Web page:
Krugman (1983) in his study examined the short run and long run effects of oil price shocks in three selected countries, such as OPEC, Germany and U.S.A applying partial equilibrium balance of payment model. The study revealed that oil price shocks affected significantly two major variables, namely export and exchange rate in all the three selected countries during the study period. Chen et al (1986) in their study investigated the interrelationship between macroeconomic variables and stock market returns in U.S.A for the period from January 1953 to November 1983. While carrying out the study, vector autoregressive model was used. The study observed that the stock market returns in U.S.A were exposed to systematic economic news. The study also found that inflation, industrial production, spread between long term and short term interest rates and spread between high and low grade bonds affected systematically stock market returns. Barrows and Nakat (1994) in their study assessed the impact of the selected macroeconomic variables such as money supply, expected inflation rate, term structure of interest rate, domestic consumption and industrial production on the stock returns of the companies belonging to the hotel industry in U.S.A. The net outcome derived from the multiple regression analysis as made in the study indicated that the direction of macroeconomic forces was consistent across the industry. The study also concluded that the macroeconomic variables explained the movement of stock returns in the restaurant sector to a greater extent as compared to that in the lodging sector. Kwon and Shin (1999) in their study examined whether the Korean economic activities influenced the stock returns during the period from January 1980 to December 1992. The Johansen cointegration test, pairwise Granger causality test and vector error correction model were used in this study. The study observed that the Korean stock price index were cointegrated with the macroeconomic variables such as exchange rate, money supply, production index and foreign trade balance and each stock price index. The study also revealed that notable influence of the selected macroeconomic variables on the Korean stock market was found in the short run. In the study carried out by Omran and Pointon (2001), the impact of inflation rate on the stock market performance in Egypt for the period from 1980 to 1998 was assessed using the co-integration test and error correction model. The study revealed that strong evidence of the impact of inflation rate on the Egyptian stock market performance was noticed during the period under study. Apergis and Eleftheriou (2002) in their study attempted to investigate the relationship among inflation rate, interest rate and stock prices in Greece during the period 1988 to 1999. The study observed that the relationship between inflation rate and stock prices was stronger as compared to that between interest rate and stock prices in most of the times under study. Bhattacharya and Mukherjee (2002) in their study attempted to analyse the causal relationships between the BSE Sensex and the five selected macroeconomic variables based on the monthly data from April 1992 to March 2001 using unit root test, cointegration test and long-term causality test. The study revealed that no causal relationship between stock prices and money supply, that between stock prices and national income or that between stock prices and interest rate was present while index of industrial production influenced significantly the stock prices. The study also found bidirectional causation between stock price and inflation rate during the study period. Mishra (2004) considering the period from April 1992 to March 2002 conducted a study in the Indian context in which the objectives and methodology were almost similar to those as used in the study made by Kwon and Shin (1999). The study revealed Granger causality between the exchange rate fluctuation and stock return during the study period. The study also observed that stock return, exchange rate return, demand for money and interest rate were associated with each other while such associations were not at all consistent. Cong et al (2008) in their study by considering the monthly data from January 1996 to December 2007 examined the relationships between oil price shocks and Chinese stock market applying multivariate autoregressive method. The study divulged that no strong evidence of the impact of oil price shocks on the real stock returns of most of the stock market indices in China was noticed. In the study made by Panda (2008), by using the monthly averages of the Sensex and Nifty as stock price indicators and the month-end yields on 10-year government security and treasury bills (91 days) as measures of long term and short term interest rates for the period from April 1996 to June 2006, the influence of interest rate on Indian stock markets was assessed. The study observed strong evidence of negative association between the long term interest rates and stock prices whereas the positive influence of short term interest rates on stock prices was noticed during the study period. The study also found that the Sensex was more responsive to changes in interest rates as compared to the Nifty during the period under study. Sahu and Gupta (2011) conducted a study for investigating the relationship between inflation and stock return in the Indian stock market. In this study the researchers used the weekly data for the period from July 2006 to October 2009 and also applied Event Study Methodology. The study revealed that in most of the cases a significant negative association between the inflation rate and the stock return during the study period was noticed. Naik and Padhi (2012) in their study investigated the relationships between the Indian stock market index (BSE Sensex) and five selected macroeconomic variables, that is to say, industrial production indices, wholesale price index, money supply, treasury bills rates and exchange rates over the period from April 1994 to June 2011. Johansen’s co-integration and vector error correction model were used to investigate the long-term stability association between stock market index and macroeconomic variables. The analysis divulged that macroeconomic variables and the stock market index were co-integrated and, hence, a long-run equilibrium relationship existed between them. The study also observed that the stock prices were positively associated with the money supply and industrial production but negatively related to inflation. The exchange rate and the short-term interest rate were found to be irrelevant in assessing stock prices. In the Granger causality sense, macroeconomic variables caused the stock prices in the long-run only. Bidirectional causality between industrial production and stock prices were observed whereas unidirectional causality from money supply to stock price, stock price to inflation and interest rates to stock prices were found. The study made by Abdelbaki (2013) examined the nature and extent of relationship between macroeconomic variables and Bahraini stock market development for the period 1990 to 2007. The study revealed that Bahraini stock market development was highly influenced by the level of income, domestic investment, private capital flows and stock market liquidity during the period under study.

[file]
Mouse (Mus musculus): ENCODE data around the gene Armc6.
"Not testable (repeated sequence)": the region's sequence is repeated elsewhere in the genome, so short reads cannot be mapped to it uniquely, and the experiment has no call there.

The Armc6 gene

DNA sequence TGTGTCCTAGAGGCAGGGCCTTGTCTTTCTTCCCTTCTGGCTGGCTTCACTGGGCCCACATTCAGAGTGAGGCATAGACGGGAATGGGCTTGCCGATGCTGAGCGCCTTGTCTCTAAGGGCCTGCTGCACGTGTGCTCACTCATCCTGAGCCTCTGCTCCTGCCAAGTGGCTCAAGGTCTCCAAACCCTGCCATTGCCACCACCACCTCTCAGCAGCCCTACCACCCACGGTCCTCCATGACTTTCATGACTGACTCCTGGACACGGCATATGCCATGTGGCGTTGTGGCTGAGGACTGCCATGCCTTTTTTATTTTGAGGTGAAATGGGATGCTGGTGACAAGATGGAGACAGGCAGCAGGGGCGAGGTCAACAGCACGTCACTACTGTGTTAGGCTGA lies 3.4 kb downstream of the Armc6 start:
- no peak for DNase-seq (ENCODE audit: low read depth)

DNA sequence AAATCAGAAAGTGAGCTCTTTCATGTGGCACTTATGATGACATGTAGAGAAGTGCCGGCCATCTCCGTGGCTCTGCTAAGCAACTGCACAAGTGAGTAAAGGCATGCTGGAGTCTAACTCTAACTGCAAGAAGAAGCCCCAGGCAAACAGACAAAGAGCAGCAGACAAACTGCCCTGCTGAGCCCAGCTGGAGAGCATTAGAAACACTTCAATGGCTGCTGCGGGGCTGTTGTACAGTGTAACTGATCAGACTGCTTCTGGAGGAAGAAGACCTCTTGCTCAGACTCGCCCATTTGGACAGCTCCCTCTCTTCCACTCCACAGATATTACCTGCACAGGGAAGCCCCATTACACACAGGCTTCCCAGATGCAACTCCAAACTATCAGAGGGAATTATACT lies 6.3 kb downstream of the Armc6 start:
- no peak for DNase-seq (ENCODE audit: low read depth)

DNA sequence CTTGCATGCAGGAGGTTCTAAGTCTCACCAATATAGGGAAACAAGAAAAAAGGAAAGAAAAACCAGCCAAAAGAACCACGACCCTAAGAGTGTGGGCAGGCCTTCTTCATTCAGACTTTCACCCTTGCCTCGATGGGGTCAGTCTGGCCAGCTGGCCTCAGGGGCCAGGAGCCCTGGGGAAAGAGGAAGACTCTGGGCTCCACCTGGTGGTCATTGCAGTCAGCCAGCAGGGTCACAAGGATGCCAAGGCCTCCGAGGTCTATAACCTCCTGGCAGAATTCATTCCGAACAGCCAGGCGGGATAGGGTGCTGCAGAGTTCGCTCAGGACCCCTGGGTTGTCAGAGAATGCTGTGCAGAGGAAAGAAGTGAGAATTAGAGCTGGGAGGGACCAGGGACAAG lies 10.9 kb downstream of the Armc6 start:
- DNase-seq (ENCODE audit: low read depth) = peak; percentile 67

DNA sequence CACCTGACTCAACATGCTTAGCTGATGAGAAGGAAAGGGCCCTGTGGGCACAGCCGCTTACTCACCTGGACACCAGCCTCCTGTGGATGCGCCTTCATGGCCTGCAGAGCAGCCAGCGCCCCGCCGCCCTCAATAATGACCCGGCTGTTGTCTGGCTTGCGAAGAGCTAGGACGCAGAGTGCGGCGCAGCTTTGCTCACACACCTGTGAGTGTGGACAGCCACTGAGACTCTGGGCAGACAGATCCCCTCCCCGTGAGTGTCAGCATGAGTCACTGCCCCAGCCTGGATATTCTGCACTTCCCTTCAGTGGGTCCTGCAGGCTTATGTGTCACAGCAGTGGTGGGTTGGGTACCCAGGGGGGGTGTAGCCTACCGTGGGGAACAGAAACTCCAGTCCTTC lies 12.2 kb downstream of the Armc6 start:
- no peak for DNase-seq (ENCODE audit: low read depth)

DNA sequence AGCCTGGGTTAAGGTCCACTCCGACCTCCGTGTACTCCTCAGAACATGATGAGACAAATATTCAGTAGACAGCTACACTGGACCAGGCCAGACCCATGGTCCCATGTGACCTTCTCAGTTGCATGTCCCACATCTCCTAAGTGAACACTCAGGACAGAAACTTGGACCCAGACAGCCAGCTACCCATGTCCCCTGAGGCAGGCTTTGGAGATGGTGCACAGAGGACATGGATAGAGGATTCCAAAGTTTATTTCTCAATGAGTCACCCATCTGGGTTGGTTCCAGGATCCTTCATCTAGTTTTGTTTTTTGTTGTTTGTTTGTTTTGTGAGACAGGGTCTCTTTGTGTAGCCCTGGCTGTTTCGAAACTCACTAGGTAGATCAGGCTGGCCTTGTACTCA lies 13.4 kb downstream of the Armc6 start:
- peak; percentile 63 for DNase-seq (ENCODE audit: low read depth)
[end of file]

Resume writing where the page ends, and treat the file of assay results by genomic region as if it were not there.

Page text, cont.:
A large number of studies have been carried out on the analysis of the relationship between the macroeconomic variables and stock price movement. The most of the significant studies so far conducted in this domain are associated with developed economies. In India the issue has not been addressed with due importance. A very few studies have so far been carried out in India on this topic. Moreover, there has been a notable disparity in the variable selection as well as the methodologies adopted to deal with the matter in the studies as made in both India and abroad. Therefore, the outcomes derived from the studies on the topic are contradictory in nature and the studies have not been able to provide any definite conclusion. So, the issue is still unresolved especially in developing countries like India. In order to bridge the gap the present study was made.